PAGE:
Space weather typically refers to charged particles ejected by the sun that can interact with Earth's atmosphere and magnetic field. However, a new study shows that humans also can change the near-Earth space environment. 

According to the study, examples of human activity that can cause these changes include the use of very-low-frequency radio communications, and nuclear explosions detonated high in the atmosphere

Most space weather comes from the influence of the sun, which sends out a steady stream of high-energy particles called the solar wind. The sun can also release bursts of highly energetic charged particles, called coronal mass ejections (CMEs). Near Earth, most of these particles are deflected by the magnetosphere, the protective magnetic field that surrounds the planet. These powerful particles, particularly those from CMEs, can cause satellites to short out or even create currents in the magnetic field that can reach the ground and damage power grids, according to a statement from NASA.

Similar effects were observed when both the United States and the Soviet Union denotated nuclear bombs at altitudes of between 16 miles and 250 miles (26 kilometers and 402 kilometers) between 1958 and 1962. Both countries ran high-altitude nuclear tests for military purposes, but the Comprehensive Nuclear-Test-Ban Treaty put an end to the tests in 1966. [Human-Made Radio Bubble Protects Earth from Radiation | Video]

Aerial nuclear tests by the U.S. and the Soviet Union may have created artificial space weather events. The Earth's Van Allen belts (shown in blue and purple) are massive loops of magnetically controlled, highly energetic charged particles.
Aerial nuclear tests by the U.S. and the Soviet Union may have created artificial space weather events. The Earth's Van Allen belts (shown in blue and purple) are massive loops of magnetically controlled, highly energetic charged particles.

Newly declassified information about these tests is included in the new study, in an effort to understand how the tests affected the space environment near Earth."Upon detonation, a first blast wave expelled an expanding fireball of plasma, a hot gas of electrically charged particles," NASA said in the statement. "This created a geomagnetic disturbance, which distorted Earth's magnetic-field lines and induced an electric field on the surface."

The Van Allen radiation belts are large, doughnut-shaped rings of highly energetic charged particles, trapped in their respective loops by magnetism, that loop outward from the Earth. NASA's Van Allen Probes are currently studying these belts. Surprisingly, they found that some of the nuclear tests created artificial belts that stayed in place for weeks and, in a single case, years. 

The charged particles left from the explosions caused some satellites to fail, which is similar to what can happen during a space weather event, NASA added in the statement. However, the particles that were trapped in the artificial belts had different energies from those observed in the Van Allen belts.

Human influence was not limited to these belts. Auroras (also known as the northern and southern lights) were generated locally after the so-called Teak test, which occurred on Aug. 1, 1958, high above Johnston Atoll in the Pacific Ocean. A more widespread view of auroras, seen from Sweden to Arizona, happened after the so-called Argus tests were conducted later that year. However, these auroras lasted only a few seconds.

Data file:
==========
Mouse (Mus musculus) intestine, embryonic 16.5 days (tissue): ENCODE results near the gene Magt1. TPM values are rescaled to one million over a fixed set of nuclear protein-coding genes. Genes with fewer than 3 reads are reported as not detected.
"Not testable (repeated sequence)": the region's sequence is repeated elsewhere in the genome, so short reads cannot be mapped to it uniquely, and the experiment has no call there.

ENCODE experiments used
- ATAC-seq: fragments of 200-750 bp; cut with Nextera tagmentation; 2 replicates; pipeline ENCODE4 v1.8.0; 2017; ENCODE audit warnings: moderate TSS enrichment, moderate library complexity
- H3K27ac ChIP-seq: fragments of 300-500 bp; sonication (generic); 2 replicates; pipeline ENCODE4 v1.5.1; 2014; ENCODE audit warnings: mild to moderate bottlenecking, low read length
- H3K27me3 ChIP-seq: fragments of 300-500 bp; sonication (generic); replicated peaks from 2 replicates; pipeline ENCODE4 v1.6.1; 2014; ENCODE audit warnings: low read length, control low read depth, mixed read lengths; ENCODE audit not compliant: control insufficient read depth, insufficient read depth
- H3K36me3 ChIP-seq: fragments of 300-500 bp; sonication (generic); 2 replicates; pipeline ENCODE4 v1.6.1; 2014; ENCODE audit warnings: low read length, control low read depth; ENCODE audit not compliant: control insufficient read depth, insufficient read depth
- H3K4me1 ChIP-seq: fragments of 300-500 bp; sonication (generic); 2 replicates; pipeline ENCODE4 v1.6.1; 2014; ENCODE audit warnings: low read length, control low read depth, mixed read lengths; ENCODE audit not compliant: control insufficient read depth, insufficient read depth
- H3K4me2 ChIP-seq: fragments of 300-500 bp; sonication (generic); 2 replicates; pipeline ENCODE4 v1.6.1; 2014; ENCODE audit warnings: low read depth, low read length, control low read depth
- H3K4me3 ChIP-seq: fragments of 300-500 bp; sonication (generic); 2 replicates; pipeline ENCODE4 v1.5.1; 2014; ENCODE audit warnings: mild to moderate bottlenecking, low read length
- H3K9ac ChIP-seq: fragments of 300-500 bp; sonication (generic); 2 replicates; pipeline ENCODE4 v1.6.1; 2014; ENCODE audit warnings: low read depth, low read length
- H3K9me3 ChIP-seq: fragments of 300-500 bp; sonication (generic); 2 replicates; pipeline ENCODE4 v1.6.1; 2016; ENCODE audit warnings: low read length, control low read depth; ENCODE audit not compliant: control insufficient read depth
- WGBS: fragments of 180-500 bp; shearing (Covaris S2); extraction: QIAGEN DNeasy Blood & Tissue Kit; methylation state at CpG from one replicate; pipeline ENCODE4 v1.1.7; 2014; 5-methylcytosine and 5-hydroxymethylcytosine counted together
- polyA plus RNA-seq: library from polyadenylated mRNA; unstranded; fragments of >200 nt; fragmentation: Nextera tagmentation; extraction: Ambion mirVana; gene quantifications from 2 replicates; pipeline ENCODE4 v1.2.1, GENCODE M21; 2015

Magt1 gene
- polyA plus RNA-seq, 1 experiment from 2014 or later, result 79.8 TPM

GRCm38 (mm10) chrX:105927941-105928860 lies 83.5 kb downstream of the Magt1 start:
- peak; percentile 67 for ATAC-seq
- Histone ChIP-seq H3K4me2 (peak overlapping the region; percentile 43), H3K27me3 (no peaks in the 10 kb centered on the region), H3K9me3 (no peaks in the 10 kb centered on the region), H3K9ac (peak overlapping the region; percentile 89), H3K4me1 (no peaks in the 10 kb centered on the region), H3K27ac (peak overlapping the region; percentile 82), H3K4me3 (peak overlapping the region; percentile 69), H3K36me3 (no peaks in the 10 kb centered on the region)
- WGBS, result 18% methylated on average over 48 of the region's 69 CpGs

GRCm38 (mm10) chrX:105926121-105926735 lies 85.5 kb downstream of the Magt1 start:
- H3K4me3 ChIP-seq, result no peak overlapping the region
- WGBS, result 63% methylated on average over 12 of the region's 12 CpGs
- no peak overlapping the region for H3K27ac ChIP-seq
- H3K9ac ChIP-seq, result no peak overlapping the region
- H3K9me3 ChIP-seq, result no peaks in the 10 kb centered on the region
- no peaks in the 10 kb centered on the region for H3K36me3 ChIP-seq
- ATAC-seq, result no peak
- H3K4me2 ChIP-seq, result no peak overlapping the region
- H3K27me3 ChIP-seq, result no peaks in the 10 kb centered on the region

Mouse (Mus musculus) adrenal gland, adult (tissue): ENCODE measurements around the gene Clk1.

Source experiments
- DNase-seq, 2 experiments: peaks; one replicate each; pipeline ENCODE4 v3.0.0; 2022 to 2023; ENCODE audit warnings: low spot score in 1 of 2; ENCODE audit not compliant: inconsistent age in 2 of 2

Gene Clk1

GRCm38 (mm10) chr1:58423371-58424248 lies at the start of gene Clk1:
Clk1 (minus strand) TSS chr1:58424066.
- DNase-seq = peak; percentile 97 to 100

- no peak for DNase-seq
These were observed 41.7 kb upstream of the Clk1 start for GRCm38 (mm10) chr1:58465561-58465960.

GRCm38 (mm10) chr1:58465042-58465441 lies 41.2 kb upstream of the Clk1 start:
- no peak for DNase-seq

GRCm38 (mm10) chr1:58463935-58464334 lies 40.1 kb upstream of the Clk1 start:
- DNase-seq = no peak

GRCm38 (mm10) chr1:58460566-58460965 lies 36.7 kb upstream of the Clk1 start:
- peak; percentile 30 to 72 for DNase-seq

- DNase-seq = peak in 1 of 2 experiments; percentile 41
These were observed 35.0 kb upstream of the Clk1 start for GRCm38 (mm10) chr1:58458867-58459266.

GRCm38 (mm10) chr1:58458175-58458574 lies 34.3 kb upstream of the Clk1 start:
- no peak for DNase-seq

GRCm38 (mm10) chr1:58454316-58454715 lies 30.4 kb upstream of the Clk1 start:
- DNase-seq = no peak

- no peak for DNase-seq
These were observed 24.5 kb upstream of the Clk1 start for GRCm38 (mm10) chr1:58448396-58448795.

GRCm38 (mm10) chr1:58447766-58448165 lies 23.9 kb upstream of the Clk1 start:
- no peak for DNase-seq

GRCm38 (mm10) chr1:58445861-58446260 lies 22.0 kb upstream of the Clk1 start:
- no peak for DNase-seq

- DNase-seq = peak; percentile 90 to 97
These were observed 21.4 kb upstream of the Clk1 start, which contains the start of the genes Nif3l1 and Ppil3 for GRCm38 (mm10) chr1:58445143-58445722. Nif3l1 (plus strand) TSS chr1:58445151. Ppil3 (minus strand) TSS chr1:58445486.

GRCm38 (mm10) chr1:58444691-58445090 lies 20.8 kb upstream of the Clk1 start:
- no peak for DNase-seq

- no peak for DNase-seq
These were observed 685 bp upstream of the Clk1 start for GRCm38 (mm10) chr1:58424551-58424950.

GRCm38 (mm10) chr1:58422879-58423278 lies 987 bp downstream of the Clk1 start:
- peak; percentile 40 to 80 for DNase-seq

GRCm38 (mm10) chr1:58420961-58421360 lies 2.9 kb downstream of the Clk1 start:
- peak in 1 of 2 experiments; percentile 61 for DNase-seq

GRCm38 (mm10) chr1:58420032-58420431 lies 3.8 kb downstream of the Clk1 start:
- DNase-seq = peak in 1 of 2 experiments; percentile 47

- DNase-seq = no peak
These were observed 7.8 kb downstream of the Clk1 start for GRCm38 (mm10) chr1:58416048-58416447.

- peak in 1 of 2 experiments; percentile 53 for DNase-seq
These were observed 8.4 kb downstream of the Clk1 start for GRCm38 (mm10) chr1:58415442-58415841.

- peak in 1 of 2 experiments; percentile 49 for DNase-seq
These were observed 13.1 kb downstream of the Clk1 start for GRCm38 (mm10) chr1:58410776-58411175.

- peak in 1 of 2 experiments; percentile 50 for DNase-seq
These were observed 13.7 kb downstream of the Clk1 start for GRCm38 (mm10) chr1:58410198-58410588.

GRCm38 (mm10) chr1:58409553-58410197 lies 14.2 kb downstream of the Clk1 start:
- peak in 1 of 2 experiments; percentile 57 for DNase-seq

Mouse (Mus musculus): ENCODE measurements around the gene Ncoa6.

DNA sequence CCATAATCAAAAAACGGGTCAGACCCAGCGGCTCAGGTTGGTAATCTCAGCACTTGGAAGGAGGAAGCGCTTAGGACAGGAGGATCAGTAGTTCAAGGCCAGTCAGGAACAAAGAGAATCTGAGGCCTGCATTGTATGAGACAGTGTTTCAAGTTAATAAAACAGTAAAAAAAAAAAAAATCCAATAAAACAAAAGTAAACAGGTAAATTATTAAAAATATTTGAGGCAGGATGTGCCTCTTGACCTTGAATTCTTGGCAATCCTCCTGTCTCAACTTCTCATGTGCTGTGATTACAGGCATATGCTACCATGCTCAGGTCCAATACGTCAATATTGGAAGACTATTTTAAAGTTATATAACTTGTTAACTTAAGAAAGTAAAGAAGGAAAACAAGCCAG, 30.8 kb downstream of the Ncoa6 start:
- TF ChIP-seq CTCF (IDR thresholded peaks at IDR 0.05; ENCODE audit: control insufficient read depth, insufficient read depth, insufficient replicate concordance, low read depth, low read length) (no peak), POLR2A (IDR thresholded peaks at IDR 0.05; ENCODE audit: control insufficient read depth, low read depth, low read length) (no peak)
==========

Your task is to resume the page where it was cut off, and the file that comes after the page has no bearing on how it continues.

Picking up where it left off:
NASA's Van Allen Belts probes (formerly called the Radiation Storm Belt Probes) mission will study Earth's radiation belts, the Van Allen Belts, like never before. <a href="http://www.space.com/17248-nasa-radiation-belt-storm-probes-mission-infographic.html">See how they work in this Space.com infographic</a>.
NASA's Van Allen Belts probes (formerly called the Radiation Storm Belt Probes) mission will study Earth's radiation belts, the Van Allen Belts, like never before. See how they work in this Space.com infographic.
Credit: Karl Tate/SPACE.com

While the effect of the nuclear explosions has passed, very-low-frequency (VLF) signals can still be observed by the Van Allen Probes. These VLF signals, emitted by ground stations, are transmitted "at huge powers," so they can reach submarines deep below the ocean's surface, according to a second statement from NASA. They also extend up beyond the planet's atmosphere, "shrouding Earth in a VLF bubble."

The probes noticed that the VLF signal bubble's outer boundary is almost exactly aligned with the inner edge of the Van Allen belts.

However, this VLF boundary has shifted over time. Measurements from the 1960s, when VLF transmissions were more limited, suggest that the inner edge of the Van Allen belts was closer to Earth then than it is today, according to NASA. 

It's possible that the inner boundary of the Van Allen belts is an "impenetrable barrier" and that, if humans did not send out VLF signals, the boundary would stretch closer to our planet, according to the NASA statement. 

"A number of experiments and observations have figured out that, under the right conditions, radio communications signals in the VLF frequency range can in fact affect the properties of the high-energy radiation environment around the Earth," Philip Erickson, assistant director at the Massachusetts Institute of Technology's Haystack Observatory and co-author of the new study, said in the statement from NASA.

This insight provides a possible way for humans to protect satellites and power grids from the damaging effects of solar weather, according to NASA. In the future, VLF transmissions could be used to remove radiation from the near-Earth environment, particularly during times when the sun sends huge blasts of charged particles toward Earth.

The study was published April 13 in the journal Space Science Reviews.

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